the great vegetarian debate

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Re: the great vegetarian debate

Postby muni » Thu Jun 28, 2012 5:56 pm

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Re: the great vegetarian debate

Postby PadmaVonSamba » Thu Jun 28, 2012 9:39 pm

Most of the time I do not eat any meat.
It is only during those few seconds when I am chewing and swallowing do I sometimes eat meat.
Even then, I take very small bites.
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Re: the great vegetarian debate

Postby LastLegend » Fri Jun 29, 2012 6:00 am

Damn this horse will never die.
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Re: the great vegetarian debate

Postby David N. Snyder » Fri Jun 29, 2012 9:19 pm

PadmaVonSamba wrote:Most of the time I do not eat any meat.
It is only during those few seconds when I am chewing and swallowing do I sometimes eat meat.
Even then, I take very small bites.


That's a pretty good one; staying in the present, not much eating of meat going on most of the time.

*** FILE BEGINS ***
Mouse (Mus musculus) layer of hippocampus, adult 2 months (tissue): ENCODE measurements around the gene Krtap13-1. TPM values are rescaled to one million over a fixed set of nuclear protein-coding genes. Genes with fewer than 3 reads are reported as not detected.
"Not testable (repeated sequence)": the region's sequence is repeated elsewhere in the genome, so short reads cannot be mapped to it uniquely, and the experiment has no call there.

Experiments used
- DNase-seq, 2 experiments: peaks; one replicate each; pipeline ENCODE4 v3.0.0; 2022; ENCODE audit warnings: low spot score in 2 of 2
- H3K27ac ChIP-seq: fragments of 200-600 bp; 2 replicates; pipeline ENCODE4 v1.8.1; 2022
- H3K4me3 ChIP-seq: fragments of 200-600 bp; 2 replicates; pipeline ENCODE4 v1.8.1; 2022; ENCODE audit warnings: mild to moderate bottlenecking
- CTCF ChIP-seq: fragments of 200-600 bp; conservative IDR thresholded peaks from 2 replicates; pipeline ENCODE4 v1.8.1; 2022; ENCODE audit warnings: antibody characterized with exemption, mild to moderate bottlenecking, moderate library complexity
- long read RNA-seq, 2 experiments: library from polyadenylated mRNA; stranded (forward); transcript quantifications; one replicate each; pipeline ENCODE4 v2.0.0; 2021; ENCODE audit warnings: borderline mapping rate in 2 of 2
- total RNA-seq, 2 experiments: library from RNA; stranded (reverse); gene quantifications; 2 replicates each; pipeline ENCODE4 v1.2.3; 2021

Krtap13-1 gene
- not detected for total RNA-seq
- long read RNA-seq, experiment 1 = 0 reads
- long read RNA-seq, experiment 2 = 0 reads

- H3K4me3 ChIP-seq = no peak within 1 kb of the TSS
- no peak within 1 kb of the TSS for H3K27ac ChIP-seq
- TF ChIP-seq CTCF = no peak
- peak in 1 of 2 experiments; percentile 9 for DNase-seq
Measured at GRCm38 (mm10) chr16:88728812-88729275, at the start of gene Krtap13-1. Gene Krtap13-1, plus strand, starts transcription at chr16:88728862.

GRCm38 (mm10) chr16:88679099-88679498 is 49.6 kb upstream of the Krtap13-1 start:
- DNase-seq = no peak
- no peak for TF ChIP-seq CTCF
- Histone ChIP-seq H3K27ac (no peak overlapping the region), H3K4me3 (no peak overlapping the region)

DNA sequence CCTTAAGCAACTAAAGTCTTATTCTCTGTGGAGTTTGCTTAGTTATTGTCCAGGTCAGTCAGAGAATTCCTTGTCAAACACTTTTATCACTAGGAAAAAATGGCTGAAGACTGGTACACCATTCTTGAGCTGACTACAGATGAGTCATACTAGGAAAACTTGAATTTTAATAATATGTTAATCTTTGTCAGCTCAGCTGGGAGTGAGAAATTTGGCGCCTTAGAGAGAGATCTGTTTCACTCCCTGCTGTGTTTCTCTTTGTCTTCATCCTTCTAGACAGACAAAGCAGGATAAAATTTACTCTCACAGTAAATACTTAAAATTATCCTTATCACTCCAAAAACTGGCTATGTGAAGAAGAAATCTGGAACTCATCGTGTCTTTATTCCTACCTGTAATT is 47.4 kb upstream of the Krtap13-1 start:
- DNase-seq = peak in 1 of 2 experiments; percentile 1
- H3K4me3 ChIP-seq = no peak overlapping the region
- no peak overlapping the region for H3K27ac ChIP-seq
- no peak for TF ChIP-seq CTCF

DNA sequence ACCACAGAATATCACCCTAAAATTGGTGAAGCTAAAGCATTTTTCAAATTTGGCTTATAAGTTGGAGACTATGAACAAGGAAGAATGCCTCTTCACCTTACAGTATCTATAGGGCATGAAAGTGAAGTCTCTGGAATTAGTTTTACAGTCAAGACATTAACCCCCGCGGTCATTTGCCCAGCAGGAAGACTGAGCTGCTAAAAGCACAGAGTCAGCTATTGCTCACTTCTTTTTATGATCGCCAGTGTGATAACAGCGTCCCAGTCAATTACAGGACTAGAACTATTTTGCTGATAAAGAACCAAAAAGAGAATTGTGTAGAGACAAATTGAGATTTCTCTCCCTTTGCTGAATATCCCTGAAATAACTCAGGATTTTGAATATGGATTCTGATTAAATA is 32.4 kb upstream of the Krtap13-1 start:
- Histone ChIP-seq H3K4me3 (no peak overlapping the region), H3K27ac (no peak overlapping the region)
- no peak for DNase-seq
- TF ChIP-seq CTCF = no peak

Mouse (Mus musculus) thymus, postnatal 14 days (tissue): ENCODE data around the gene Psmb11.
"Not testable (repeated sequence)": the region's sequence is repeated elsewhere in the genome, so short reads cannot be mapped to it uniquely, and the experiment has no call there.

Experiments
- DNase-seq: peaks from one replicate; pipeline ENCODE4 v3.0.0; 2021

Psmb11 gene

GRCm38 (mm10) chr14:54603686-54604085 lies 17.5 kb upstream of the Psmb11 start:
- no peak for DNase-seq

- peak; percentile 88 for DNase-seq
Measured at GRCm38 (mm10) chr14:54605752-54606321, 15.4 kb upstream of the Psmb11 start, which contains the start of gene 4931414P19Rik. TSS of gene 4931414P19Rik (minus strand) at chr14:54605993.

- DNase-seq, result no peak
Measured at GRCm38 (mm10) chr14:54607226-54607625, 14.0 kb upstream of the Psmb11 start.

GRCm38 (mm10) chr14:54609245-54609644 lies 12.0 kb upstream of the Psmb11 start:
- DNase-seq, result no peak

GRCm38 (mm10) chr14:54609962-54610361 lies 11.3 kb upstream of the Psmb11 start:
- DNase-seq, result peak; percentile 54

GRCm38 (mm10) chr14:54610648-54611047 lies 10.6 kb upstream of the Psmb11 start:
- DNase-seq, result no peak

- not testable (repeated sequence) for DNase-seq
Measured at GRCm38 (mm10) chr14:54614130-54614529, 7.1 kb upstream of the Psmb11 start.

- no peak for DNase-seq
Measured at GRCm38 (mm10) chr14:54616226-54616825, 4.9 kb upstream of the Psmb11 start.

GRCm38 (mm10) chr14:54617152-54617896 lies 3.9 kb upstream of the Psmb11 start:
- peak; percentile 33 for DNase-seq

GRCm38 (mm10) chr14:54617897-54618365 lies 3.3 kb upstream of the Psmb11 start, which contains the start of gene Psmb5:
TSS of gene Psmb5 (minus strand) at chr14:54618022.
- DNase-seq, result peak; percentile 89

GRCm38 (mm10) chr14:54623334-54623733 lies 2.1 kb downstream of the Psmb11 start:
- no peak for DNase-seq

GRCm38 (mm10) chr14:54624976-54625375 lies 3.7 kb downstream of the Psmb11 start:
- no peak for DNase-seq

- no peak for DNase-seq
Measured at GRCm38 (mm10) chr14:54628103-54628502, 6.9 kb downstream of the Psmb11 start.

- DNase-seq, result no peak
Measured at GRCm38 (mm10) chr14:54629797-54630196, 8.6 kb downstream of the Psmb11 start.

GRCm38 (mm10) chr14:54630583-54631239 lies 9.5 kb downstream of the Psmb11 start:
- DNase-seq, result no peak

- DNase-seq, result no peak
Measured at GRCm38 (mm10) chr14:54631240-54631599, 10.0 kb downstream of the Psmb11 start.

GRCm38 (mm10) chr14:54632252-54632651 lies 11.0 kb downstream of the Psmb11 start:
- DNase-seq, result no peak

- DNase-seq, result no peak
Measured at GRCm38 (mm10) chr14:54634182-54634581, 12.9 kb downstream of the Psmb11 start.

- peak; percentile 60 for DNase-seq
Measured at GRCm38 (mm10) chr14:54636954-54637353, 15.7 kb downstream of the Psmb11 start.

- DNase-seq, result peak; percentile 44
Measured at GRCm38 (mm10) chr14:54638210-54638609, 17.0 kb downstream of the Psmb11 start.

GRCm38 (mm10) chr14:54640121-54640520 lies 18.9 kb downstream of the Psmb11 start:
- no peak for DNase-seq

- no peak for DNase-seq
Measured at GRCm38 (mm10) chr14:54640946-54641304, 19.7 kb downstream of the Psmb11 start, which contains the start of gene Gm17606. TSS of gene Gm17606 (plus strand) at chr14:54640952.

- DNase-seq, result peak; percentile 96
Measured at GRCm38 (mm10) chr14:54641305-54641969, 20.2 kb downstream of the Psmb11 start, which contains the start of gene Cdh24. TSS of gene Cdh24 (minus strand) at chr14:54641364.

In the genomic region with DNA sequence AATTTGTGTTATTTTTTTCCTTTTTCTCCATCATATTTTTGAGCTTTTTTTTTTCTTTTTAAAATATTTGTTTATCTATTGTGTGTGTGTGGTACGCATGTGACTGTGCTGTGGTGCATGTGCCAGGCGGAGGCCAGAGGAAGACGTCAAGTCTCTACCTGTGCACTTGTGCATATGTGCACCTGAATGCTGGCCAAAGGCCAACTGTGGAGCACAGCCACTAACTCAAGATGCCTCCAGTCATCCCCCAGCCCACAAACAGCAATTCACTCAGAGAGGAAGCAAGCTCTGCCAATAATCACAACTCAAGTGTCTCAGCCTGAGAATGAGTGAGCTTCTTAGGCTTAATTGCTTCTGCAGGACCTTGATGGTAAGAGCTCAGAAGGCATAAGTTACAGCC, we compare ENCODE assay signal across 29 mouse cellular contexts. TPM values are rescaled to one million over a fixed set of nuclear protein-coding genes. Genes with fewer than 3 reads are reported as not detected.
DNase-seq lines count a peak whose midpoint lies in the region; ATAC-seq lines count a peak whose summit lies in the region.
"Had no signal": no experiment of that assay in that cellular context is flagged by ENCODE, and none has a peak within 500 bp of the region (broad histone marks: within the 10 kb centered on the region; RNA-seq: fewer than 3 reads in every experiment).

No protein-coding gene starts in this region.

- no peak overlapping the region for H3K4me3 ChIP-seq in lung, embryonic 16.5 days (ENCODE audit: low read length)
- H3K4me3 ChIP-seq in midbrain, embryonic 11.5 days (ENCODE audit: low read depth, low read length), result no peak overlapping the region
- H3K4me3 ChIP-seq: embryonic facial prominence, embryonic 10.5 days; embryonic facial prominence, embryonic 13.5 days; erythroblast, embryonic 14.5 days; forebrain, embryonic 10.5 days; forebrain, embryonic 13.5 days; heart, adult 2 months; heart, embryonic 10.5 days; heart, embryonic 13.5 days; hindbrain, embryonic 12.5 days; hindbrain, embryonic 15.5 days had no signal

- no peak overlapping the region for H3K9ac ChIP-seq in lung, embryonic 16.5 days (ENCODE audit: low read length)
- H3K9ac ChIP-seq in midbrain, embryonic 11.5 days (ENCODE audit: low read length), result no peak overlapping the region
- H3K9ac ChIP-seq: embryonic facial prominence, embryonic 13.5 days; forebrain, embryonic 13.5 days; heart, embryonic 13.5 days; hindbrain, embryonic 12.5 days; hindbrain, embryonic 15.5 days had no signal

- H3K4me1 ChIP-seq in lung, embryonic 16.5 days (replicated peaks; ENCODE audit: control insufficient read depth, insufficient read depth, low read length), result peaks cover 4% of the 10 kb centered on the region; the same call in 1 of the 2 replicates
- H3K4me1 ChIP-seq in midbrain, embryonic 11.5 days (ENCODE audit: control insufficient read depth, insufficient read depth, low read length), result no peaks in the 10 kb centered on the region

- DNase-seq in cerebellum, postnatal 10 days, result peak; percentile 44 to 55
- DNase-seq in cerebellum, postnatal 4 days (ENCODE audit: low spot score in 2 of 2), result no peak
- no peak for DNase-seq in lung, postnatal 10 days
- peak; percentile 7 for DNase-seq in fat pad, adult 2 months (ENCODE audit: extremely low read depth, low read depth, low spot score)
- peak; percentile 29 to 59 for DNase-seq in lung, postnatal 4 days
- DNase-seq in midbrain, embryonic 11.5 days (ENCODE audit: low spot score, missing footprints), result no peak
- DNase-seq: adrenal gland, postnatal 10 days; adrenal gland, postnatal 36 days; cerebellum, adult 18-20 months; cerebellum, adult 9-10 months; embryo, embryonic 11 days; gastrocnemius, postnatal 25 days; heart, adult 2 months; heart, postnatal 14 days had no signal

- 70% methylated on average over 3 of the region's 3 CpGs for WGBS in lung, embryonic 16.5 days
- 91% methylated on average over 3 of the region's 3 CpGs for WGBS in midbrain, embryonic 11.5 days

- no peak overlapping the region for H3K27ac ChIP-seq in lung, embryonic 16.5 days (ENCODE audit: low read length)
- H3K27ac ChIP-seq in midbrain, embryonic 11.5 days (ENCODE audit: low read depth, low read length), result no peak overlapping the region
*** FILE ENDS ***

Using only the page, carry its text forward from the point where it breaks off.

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Re: the great vegetarian debate

Postby David N. Snyder » Fri Jun 29, 2012 9:20 pm

LastLegend wrote:Damn this horse will never die.


:D pun intended?
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Re: the great vegetarian debate

Postby AdmiralJim » Sat Jun 30, 2012 12:30 am

I can understand why people like vegetarianism but there are plenty of medical conditions which being an omnivore is beneficial. Also what about countries where production of crops is incredibly difficult or impossible. Lot of beings are also killed by the crop growing process
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Re: the great vegetarian debate

Postby seeker242 » Sat Jun 30, 2012 12:48 pm

Malcolm wrote: